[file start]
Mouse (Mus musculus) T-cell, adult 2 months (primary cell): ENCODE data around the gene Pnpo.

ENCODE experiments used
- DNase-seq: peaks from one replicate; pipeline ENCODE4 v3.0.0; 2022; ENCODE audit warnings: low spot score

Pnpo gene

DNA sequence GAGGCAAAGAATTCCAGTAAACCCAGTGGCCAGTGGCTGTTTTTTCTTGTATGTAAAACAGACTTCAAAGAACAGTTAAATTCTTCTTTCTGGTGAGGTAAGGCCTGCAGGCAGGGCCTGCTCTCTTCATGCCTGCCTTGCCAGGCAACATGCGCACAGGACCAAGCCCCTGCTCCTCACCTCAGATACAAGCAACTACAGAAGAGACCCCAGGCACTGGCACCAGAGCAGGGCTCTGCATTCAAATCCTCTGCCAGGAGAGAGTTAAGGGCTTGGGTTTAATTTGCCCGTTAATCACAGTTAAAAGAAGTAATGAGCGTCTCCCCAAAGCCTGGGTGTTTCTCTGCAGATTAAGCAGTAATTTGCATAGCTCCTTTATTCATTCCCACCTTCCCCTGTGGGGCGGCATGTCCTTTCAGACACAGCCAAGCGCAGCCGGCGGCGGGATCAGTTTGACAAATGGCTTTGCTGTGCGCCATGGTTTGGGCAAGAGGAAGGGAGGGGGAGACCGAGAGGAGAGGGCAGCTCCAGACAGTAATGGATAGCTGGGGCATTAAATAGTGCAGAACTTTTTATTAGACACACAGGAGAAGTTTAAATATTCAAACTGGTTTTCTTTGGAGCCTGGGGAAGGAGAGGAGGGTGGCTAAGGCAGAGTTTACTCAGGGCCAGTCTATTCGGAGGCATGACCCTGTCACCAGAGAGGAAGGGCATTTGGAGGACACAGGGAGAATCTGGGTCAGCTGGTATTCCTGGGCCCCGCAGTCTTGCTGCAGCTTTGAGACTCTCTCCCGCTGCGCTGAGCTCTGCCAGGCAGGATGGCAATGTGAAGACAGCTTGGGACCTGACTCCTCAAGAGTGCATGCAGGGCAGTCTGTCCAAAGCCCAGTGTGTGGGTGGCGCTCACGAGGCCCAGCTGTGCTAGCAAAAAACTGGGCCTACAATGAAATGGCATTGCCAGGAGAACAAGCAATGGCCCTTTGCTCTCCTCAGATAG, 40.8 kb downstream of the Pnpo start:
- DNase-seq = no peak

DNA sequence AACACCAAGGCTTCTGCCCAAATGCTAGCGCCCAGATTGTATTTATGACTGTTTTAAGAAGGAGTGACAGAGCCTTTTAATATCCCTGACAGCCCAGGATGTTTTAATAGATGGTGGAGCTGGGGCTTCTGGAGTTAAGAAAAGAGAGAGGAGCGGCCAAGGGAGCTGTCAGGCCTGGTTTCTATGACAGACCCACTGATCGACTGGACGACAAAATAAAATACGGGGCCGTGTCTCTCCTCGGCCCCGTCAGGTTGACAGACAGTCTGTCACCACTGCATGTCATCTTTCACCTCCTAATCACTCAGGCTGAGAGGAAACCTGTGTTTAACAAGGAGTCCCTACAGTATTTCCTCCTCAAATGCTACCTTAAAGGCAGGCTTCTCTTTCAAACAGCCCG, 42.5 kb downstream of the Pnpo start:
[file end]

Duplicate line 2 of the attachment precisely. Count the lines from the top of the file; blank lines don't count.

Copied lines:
ENCODE experiments used